Some clinicians fall into a habit of relying heavily on residents’ past clinical information—prior diagnoses, current medication lists, demands of the residents or families—to determine a treatment approach. Instead, it’s important to take a fresh look at each new resident. Use a critical eye when reviewing the medication list at admission. Many residents arrive in a postacute setting on a psychotropic medication regimen that’s unnecessary and inappropriate for that setting. Taking a new look at the resident and focusing on symptom presentation (while considering well-documented history) can go a long way to effectively limiting the overprescribing of psychotropic medications.
2. Ensure any psychotropic use is justified.
When a resident needs a psychotropic drug, it’s critical to make sure there’s an appropriate, documented justification for its use. That means looking at the medication and whether there’s both a behavioral justification, such as agitation, and a diagnosis that’s FDA approved or considered the standard of care for that medication, such as bipolar disorder.
As part of this process, consider the risk/benefit of the drug and whether other approaches might be equally or more effective than medication. Consider, too, what might happen if you don’t provide medication therapy. If a resident with dementia won’t let staff change her because she thinks they’re trying to hurt her, medication may be necessary to avoid the risk of a skin breakdown and sepsis. But if a patient is hallucinating that her mother is speaking to her, and it’s not bothering her, there may be no reason to employ an antipsychotic.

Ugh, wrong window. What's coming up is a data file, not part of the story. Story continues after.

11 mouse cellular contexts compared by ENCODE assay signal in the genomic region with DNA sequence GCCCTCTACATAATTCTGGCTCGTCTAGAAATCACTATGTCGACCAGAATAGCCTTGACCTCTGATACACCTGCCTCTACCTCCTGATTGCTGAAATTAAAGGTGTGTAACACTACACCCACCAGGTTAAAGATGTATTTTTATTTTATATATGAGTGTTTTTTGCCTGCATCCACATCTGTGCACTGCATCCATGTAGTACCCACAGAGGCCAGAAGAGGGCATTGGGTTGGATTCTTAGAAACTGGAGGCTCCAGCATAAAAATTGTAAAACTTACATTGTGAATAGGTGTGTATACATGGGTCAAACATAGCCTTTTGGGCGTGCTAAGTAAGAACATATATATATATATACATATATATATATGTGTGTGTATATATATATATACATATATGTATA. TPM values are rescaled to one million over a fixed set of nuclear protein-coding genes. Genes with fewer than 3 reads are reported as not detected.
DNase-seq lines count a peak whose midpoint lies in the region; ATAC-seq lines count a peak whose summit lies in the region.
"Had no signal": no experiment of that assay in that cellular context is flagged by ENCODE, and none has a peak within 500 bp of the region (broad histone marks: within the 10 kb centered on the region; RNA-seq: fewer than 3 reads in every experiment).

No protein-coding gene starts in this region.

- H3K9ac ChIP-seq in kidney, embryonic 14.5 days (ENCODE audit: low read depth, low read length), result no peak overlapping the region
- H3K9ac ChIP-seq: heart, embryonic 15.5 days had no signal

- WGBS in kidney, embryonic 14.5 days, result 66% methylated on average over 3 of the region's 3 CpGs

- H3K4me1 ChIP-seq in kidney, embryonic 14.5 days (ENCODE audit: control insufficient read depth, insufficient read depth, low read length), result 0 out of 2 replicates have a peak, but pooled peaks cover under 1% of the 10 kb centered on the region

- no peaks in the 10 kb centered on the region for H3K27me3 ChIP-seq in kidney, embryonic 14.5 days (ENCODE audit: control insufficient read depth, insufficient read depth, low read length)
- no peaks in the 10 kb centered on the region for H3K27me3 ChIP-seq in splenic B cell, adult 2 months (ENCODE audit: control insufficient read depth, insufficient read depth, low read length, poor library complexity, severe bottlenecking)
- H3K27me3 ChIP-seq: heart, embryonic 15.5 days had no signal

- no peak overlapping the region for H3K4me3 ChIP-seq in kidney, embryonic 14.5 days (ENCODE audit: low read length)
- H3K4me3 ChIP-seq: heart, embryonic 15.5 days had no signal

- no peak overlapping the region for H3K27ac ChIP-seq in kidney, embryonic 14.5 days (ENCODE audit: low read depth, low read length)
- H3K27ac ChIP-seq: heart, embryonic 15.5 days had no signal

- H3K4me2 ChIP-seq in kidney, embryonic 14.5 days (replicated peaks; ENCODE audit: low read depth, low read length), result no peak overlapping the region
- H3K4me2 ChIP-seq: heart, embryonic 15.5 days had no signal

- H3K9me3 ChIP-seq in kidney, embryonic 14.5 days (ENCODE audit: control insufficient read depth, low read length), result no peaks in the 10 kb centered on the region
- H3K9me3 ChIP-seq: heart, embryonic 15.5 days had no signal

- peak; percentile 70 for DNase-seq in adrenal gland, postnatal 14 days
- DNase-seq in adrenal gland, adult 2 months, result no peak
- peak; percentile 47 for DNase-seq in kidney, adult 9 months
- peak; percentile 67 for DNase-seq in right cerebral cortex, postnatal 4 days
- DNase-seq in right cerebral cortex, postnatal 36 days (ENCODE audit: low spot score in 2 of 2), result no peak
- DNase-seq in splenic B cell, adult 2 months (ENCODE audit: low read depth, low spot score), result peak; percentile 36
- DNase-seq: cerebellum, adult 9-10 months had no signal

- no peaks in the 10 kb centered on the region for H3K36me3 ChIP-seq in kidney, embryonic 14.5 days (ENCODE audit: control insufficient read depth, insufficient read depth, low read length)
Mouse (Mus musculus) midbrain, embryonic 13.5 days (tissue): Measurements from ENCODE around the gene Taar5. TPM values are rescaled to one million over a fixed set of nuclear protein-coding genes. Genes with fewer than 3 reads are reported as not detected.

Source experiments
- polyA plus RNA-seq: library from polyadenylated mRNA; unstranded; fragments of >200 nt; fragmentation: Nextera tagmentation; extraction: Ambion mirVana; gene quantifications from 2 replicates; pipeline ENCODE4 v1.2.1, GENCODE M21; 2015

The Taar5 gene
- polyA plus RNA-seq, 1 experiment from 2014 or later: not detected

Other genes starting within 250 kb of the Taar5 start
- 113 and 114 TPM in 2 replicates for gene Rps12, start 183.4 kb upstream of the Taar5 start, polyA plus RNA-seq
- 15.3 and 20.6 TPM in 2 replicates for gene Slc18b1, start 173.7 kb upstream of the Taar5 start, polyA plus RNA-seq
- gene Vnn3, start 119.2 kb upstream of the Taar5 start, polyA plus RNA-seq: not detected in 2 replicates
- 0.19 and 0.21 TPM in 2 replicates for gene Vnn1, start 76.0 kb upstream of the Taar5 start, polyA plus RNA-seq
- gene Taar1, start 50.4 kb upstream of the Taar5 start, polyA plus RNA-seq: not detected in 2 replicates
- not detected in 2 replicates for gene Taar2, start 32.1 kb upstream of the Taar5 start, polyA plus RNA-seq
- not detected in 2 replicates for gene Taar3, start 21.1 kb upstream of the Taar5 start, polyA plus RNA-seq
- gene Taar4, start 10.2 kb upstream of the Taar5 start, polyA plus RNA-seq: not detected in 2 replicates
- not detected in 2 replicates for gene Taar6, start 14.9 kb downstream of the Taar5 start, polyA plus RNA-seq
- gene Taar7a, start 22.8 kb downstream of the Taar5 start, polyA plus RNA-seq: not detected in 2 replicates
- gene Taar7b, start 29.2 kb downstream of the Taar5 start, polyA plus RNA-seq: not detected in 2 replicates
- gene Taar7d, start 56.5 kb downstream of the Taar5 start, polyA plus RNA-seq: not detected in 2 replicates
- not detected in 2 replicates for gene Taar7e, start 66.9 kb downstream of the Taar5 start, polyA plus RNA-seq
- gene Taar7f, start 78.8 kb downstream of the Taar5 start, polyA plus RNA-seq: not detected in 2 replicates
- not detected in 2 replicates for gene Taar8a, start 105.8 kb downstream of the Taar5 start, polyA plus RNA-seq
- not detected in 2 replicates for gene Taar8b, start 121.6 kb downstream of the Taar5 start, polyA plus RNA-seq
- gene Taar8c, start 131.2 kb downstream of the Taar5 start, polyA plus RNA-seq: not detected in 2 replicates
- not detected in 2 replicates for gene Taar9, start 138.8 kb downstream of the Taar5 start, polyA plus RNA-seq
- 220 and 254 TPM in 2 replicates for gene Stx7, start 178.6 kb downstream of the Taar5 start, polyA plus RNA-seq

Also consider whether a change in any environmental factors might provide symptom relief or whether there are other nonmedication interventions to try prior to, or in conjunction with, medication therapy.
When making the decision to write the prescription, consider the following questions:
• Were medical causes ruled out, or are they being addressed?
• If the underlying case was identified, was treatment initiated in a timely manner?
• If a medical cause was ruled out, was a root cause analysis conducted?
• Were family members/caregivers contacted for information?
• Was the medication prescribed consistent with the diagnosis, or was it an off-label use?
• Were nonpharmacological, person-centered interventions such as a behavior management plan, quarterbacked by the facility psychologist, attempted first?
• Were family and/or legal guardians’ representatives contacted about use of psychotropic medication, and was contact documented?
• Does the drug use have a defined timeframe?
• Is there appropriate monitoring in place for improvement of target behaviors?
• Are staff aware of potential side effects?
• Is there interdisciplinary team documentation and an ongoing discussion about the resident?
3. Understand gradual dose reduction (GDR).